This trial is active, not recruiting.

Condition major depression
Treatment open door intervention
Sponsor Weill Medical College of Cornell University
Start date August 2007
End date January 2014
Trial size 200 participants
Trial identifier NCT00605358, R01 MH079265-01A1


The purpose of this study is to test the effectiveness of Open Door (previously known as the Treatment Initiation Program [TIP]), a brief psychosocial intervention to address the psychological barriers to care and improve the use of mental health services by depressed community elderly. The intervention is designed to help the older adult identify the barriers, problem-solve to find solutions and mobilize the motivation to seek help. Open Door was developed to work collaboratively with an older adult who is depressed to improve access and adherence to mental health treatment.

United States No locations recruiting
Other countries No locations recruiting

Study Design

Allocation randomized
Endpoint classification efficacy study
Intervention model parallel assignment
Masking single blind (subject)
Primary purpose supportive care
(Active Comparator)
open door intervention West group
Open Door intervention subjects will: receive an evaluation receive a referral to a local mental health provider identify barriers, set goals and problem-solve to achieve a mental health evaluation using available resources.
(No Intervention)
Subjects who do not receive the Open Door intervention will receive: an evaluation referral to a local mental health provider booklet information on depression and mental health care, and will complete an application for HEAP, a Westchester County service that provides reduced rates from oil companies on heating to seniors.

Primary Outcomes

The primary outcome is engagement defined as at least two visits with a mental health provider who can offer treatment of depression.
time frame: 12 and 24 weeks

Eligibility Criteria

Male or female participants from 60 years up to 90 years old.

Inclusion Criteria: - Age 60 years and older - Homebound - Endorse depressive symptoms Exclusion Criteria: - Presence of significant alcohol or substance abuse or psychotic disorder - High suicide risk, i.e. intent or plan to attempt suicide - Cognitive impairment - Inability to speak English - Aphasia interfering with communication. - Current use of antidepressants or psychotherapy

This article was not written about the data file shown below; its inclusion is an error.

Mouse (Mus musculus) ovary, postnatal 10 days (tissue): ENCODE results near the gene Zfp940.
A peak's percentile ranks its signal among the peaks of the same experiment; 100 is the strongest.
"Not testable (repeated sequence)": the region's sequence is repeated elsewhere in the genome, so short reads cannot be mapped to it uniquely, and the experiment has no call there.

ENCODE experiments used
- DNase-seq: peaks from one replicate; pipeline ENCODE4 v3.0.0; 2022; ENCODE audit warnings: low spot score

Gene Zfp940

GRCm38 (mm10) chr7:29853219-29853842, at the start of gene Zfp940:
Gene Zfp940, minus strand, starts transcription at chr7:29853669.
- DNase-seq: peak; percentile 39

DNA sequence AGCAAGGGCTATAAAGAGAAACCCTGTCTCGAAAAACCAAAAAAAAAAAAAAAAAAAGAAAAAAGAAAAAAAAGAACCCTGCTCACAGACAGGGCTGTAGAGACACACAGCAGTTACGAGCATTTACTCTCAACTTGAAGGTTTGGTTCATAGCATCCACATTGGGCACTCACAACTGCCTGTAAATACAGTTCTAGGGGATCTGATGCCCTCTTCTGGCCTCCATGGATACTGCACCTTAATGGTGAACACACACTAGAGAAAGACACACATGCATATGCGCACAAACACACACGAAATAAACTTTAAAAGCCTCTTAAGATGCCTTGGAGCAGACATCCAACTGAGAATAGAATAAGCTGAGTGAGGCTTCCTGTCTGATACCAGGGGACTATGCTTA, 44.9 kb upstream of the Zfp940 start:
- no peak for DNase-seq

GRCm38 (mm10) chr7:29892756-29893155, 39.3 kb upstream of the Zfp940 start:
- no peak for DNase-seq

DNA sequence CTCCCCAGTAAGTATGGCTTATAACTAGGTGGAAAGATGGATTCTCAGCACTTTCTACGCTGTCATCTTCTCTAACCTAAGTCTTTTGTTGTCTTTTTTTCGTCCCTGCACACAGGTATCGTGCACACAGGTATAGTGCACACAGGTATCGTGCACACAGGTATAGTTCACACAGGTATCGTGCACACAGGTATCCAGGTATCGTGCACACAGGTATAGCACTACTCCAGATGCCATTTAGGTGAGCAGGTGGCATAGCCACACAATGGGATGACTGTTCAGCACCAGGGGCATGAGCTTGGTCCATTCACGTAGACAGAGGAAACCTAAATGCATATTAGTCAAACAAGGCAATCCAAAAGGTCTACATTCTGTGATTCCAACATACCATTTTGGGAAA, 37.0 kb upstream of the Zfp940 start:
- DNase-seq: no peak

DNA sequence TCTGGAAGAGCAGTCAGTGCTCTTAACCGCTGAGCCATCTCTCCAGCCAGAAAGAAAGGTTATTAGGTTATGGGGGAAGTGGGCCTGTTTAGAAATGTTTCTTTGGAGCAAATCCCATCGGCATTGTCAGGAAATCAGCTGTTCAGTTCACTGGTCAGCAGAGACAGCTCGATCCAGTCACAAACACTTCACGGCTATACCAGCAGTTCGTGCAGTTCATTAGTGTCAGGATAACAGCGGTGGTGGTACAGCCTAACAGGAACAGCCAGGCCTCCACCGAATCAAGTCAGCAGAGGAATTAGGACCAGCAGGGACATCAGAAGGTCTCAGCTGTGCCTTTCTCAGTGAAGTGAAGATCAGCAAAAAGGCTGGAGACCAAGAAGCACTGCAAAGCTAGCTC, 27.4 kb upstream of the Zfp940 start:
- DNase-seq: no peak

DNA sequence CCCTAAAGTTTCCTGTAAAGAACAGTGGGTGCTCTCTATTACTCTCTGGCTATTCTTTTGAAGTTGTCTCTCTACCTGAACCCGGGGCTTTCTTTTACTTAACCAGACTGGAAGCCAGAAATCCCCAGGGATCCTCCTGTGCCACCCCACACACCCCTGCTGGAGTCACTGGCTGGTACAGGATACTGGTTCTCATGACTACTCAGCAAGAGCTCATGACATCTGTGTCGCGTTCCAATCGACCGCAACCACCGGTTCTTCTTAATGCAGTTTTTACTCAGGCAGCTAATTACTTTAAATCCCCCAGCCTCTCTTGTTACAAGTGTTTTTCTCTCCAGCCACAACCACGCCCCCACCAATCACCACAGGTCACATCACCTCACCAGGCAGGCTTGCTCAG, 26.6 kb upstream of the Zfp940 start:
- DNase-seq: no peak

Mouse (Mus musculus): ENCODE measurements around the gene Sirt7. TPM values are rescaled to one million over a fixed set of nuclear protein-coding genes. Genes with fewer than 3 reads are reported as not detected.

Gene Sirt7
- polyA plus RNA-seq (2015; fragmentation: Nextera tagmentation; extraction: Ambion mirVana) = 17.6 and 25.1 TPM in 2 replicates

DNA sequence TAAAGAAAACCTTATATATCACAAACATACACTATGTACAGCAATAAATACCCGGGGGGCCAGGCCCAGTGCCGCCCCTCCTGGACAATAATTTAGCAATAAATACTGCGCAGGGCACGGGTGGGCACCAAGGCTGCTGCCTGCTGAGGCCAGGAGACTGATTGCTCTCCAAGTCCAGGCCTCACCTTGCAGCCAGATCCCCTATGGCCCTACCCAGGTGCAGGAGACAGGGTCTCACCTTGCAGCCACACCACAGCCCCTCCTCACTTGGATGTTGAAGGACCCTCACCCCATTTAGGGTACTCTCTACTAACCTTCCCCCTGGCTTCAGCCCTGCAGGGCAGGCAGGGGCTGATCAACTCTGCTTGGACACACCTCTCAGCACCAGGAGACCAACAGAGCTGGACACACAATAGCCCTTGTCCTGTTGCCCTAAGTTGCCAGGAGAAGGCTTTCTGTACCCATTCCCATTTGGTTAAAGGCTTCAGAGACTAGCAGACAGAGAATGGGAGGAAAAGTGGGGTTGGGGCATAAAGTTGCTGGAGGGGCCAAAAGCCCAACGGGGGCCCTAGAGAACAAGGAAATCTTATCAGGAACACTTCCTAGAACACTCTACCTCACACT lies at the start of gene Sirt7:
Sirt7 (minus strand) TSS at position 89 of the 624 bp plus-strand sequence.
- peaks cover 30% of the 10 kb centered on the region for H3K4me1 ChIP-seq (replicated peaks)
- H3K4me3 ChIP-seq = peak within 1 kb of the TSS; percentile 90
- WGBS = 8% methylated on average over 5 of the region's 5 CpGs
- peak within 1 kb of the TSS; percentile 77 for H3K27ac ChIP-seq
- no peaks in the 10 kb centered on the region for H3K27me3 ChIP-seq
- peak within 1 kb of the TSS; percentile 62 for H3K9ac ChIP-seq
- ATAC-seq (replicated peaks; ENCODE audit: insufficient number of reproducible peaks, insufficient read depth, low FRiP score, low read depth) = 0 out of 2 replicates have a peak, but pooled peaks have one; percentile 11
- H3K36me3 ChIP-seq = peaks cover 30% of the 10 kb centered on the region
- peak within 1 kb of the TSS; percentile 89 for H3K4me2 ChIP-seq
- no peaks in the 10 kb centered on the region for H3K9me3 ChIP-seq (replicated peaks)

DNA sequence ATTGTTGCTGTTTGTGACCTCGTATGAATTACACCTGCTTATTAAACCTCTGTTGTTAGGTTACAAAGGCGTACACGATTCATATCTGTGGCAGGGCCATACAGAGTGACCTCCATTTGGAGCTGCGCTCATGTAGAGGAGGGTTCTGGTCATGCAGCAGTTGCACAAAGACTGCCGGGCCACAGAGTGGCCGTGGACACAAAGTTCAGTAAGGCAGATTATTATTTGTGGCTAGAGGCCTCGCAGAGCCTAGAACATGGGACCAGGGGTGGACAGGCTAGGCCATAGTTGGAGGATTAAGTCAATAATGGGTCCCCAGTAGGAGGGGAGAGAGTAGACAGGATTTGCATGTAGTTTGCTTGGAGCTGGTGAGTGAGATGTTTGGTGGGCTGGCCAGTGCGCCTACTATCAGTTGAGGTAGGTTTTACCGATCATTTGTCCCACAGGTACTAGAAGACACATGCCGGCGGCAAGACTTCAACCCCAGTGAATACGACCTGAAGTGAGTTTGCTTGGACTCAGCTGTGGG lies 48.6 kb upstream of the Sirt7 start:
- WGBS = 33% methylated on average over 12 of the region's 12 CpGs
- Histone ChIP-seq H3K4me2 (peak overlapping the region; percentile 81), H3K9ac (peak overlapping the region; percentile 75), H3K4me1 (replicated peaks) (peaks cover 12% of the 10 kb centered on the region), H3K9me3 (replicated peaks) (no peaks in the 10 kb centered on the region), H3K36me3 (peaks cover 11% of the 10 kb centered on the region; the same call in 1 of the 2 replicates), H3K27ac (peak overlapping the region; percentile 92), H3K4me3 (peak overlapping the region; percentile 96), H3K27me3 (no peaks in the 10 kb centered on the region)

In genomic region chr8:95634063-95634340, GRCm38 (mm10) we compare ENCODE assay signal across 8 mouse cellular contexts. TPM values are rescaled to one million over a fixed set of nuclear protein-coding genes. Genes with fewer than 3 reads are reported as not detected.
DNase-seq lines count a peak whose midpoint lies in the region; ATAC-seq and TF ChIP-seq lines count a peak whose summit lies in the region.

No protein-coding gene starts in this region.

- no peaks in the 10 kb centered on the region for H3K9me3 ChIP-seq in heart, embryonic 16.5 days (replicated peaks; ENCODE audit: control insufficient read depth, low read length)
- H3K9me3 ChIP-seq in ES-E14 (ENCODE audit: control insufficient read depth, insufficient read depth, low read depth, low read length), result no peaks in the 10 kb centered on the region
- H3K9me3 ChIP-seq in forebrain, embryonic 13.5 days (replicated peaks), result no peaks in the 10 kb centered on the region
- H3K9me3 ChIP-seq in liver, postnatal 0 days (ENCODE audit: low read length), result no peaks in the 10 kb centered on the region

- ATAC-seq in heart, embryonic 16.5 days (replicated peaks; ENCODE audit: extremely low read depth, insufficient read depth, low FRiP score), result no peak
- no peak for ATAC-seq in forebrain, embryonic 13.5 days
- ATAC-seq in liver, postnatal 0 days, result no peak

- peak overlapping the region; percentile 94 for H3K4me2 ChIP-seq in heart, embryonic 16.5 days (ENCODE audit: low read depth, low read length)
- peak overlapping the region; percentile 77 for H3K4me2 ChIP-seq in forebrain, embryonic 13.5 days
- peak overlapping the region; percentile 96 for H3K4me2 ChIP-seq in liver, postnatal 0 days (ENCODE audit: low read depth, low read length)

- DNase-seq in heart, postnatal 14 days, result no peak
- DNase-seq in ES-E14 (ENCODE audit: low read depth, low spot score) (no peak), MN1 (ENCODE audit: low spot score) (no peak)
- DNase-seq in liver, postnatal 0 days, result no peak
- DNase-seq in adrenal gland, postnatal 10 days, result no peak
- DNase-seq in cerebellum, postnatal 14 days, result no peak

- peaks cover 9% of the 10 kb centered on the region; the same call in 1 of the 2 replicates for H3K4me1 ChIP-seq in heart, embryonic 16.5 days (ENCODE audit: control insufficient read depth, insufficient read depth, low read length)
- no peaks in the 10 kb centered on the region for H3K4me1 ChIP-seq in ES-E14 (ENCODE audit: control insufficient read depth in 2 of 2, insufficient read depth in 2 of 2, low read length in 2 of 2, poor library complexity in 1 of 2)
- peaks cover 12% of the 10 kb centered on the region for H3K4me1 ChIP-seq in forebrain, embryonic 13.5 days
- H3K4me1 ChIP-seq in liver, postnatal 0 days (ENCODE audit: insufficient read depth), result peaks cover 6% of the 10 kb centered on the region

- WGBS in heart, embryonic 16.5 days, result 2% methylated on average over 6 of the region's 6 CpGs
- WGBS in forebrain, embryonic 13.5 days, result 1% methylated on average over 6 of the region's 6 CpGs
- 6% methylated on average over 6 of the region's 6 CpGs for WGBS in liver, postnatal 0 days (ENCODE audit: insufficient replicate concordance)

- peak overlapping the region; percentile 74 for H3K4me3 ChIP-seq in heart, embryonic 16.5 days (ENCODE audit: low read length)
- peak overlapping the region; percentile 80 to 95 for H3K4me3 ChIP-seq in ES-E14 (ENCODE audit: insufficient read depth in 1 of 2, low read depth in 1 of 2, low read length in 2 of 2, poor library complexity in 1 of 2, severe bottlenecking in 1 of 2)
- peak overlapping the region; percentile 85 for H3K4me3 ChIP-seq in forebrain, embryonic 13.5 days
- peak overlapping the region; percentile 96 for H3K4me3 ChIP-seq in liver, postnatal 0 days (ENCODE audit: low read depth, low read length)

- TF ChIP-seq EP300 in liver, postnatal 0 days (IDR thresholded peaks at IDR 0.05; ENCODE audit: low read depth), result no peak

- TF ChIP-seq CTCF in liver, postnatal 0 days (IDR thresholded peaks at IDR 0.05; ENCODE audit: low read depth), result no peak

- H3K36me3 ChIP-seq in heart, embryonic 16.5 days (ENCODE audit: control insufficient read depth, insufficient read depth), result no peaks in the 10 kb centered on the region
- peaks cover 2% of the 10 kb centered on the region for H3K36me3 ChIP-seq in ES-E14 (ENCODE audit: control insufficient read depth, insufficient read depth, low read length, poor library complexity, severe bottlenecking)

Additional Information

Official title Increasing Use of Mental Health Services by Community Dwelling Adults With Depression
Principal investigator Jo Anne Sirey, Ph.D.
Description The primary aim of this research study did not change from the original application; it is to conduct a randomized controlled trial of the effectiveness of a brief, psychosocial intervention on engagement in mental health care among homebound depressed older adults. Engagement is defined as accepting a referral and attending a visit with a provider who could provide traditional mental health care (medication or psychotherapy). The intervention, now called Open Door, was developed to work collaboratively with an older adult who has depressive symptoms to address the barriers to care with the aim of helping them consider a referral and engage in mental health care. In prior research, this intervention has been found to improve treatment participation, reduce depressive symptoms and increase adherence to antidepressant therapy among depressed older adults in primary care and outpatient psychiatric settings. We propose that Open Door will improve the access to mental health care by reducing psychological barriers, providing education about care, and managing the resignation associated with the symptoms of depression among community dwelling depressed elders. Additionally, we believe that despite the heterogeneity of mental health care that may be received, Open Door will be associated with reduced depressive symptoms by empowering the older adult to initiate care for him/herself.
Trial information was received from ClinicalTrials.gov and was last updated in December 2014.
Information provided to ClinicalTrials.gov by Weill Medical College of Cornell University.